34:0533(89)AR - - FDA, Cincinnati District Office and AFGE Local 3831 - - 1990 FLRAdec AR - - v34 p533

[ v34 p533 ]
The decision of the Authority follows:

34 FLRA No. 89







LOCAL 3831




January 24, 1990

Before Chairman McKee and Members Talkin and Armendariz.

I. Statement of the Case

This matter is before the Authority on an exception to the award of Arbitrator George H. Brickhouse. The Arbitrator denied the grievance, which involved 2 days of absence without leave (AWOL).

The Union filed an exception under section 7122(a) of the Federal Service Labor-Management Relations Statute (the Statute) and part 2425 of the Authority's Rules and Regulations. The Department of Health and Human Services (the Agency) filed an opposition to the exception on behalf of the Food and Drug Administration, Cincinnati District Office (the Activity).

We conclude that, contrary to its assertion, the Union has failed to establish that there were any ex parte communications or collusion between the Arbitrator and the grievant's supervisor. Accordingly, we will deny the Union's exception.

II. Background and Arbitrator's Award

On November 30 and December 1, 1987, the grievant telephoned his supervisor and requested sick leave for each day. The grievant's supervisor verbally granted him sick leave and informed him that he was required to sign a leave request form when he returned to work. When the grievant returned to work and refused numerous requests by his supervisor to sign the leave request form, the grievant was charged with 2 days of AWOL. He filed a grievance which was submitted to arbitration.

The Arbitrator found that the supervisor was within her authority to require the grievant to sign a leave request form and that the grievant was insubordinate in refusing to sign the form. Accordingly, the Arbitrator denied the grievance.

III. Positions of the Parties

A. The Union

The Union contends that there were ex parte communications and collusion between the Arbitrator and the grievant's supervisor, who was a witness at the arbitration hearing. The Union bases these contentions on a disclosure by the Arbitrator that he knew the grievant's supervisor because they both attended a bridge class. The Arbitrator made this disclosure after opening statements by both parties and the Union's presentation of its case, but prior to management's presentation of its case. The Union claims that the Arbitrator should have disqualified himself as soon as he recognized the grievant's supervisor. The Union contends that "[t]he fact that he did not, and did not reveal his personal relationship with her until after the Union had presented its case was blatantly prejudicial." Exception at 1.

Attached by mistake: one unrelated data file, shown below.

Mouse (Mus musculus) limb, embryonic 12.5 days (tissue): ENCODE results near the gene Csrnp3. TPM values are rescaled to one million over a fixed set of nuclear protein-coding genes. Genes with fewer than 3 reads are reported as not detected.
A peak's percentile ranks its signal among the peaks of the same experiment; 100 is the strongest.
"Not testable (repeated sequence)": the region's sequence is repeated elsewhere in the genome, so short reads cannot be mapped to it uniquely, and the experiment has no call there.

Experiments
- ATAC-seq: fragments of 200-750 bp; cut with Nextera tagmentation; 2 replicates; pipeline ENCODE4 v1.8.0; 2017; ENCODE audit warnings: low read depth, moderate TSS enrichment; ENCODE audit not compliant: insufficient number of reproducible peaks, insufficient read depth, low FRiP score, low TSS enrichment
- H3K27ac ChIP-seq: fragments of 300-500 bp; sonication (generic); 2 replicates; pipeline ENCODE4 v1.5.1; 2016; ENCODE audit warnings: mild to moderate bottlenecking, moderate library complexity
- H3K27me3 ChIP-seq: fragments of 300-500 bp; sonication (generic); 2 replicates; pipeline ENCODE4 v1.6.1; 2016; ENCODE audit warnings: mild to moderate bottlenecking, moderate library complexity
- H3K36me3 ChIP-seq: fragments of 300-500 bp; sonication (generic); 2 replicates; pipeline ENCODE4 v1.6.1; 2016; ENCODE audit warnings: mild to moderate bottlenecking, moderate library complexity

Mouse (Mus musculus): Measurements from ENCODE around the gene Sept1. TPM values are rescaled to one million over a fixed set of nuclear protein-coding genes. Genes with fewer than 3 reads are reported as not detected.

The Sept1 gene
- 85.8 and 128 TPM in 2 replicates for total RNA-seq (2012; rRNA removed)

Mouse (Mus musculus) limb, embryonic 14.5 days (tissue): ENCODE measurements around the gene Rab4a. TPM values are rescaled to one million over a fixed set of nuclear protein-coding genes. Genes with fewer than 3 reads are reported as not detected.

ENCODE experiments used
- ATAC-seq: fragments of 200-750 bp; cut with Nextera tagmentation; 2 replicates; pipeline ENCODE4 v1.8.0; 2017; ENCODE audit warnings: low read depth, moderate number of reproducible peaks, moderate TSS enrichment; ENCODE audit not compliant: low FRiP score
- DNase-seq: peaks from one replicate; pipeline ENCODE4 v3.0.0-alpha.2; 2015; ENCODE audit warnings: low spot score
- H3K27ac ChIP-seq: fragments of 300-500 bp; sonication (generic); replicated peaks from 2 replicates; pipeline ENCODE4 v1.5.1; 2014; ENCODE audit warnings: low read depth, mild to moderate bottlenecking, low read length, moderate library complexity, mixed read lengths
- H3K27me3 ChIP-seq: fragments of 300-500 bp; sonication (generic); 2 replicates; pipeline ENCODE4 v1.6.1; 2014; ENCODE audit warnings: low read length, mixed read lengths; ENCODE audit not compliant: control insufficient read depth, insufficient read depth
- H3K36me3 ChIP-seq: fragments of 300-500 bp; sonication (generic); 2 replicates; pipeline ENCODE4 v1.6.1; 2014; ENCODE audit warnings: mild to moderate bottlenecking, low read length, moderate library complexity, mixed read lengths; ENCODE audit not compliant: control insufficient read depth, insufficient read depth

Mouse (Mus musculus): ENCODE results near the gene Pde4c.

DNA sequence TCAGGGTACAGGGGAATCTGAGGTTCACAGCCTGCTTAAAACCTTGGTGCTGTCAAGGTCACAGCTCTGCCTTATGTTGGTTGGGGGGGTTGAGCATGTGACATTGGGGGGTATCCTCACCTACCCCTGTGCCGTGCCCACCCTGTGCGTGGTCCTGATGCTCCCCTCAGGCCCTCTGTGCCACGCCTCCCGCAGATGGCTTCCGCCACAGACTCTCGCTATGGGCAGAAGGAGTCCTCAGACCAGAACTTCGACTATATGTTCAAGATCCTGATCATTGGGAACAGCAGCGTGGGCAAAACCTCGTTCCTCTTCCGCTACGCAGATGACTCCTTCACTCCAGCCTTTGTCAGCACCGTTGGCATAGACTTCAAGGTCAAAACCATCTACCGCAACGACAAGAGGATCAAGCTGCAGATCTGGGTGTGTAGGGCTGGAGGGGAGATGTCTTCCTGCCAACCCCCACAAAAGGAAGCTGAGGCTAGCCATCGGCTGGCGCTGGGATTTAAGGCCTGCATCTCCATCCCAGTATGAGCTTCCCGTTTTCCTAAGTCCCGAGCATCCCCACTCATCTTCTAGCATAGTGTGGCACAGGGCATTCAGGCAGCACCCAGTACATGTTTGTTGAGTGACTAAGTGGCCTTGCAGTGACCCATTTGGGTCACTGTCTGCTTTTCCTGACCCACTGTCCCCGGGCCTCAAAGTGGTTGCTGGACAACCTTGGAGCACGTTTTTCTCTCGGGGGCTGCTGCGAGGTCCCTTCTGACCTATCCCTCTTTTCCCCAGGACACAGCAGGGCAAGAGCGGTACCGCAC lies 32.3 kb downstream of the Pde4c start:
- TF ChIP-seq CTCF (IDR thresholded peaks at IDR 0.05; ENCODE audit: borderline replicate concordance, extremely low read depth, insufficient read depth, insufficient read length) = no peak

B. The Agency

The Agency contends that no ex parte communication occurred and no collusion existed between management, its witnesses, and the Arbitrator. The Agency notes that the grievant's supervisor was only acquainted with the Arbitrator as a result of being in the same bridge class. The Agency attaches a statement of the supervisor stating that she had no communications with the Arbitrator about the case.

In addition, the Agency notes that the Arbitrator advised the parties of his acquaintance with the grievant's supervisor and afforded the parties the opportunity at the hearing to raise any objections to this matter. No objections were raised. The Agency maintains that the Arbitrator did not advise the parties of his acquaintance with the grievant's supervisor until the start of the Activity's presentation of its case because the Arbitrator did not know until then that the grievant's supervisor would be a witness.

The Agency claims that the Arbitrator did not demonstrate bias as a result of his acquaintance with a management witness.

IV. Discussion

We conclude that the Union's exception provides no basis for finding the award deficient. The Union fails to establish that there were any ex parte communications or collusion between the Arbitrator and the grievant's supervisor. The Union's exception is not supported by "any substantiation that the Arbitrator's award was procured by corruption, fraud, or undue means; that there was partiality or corruption on the part of the Arbitrator; or that the Arbitrator was guilty of misconduct by which rights of any party were prejudiced . . . [and] provides no basis for finding the award deficient." Department of the Army, Headquarters, 101st Airborne Division (Air Assault) and Fort Campbell, Fort Campbell, Kentucky and American Federation of Government Employees, Local 2022, 7 FLRA 18, 19 (1981).

We reject the Union's contention that the Arbitrator "should have disqualified himself." Exception at 1. We find, consistent with decisions of Federal courts in private sector labor relations cases, that an arbitrator is not automatically disqualified by a social or personal relationship with someone involved in the arbitration when that relationship is fully disclosed to the parties. See, for example, Toyota of Berkeley v. Automobile Salesmen's Union, Local 1095, 834 F.2d 751, 755 (9th Cir. 1987); see also Commonwealth Coatings Corp. v. Continental Casualty Co., 393 U.S. 145, 150 (1968) (J. White concurring).

Furthermore, in the absence of exceptional circumstances, contentions of prejudice or bias on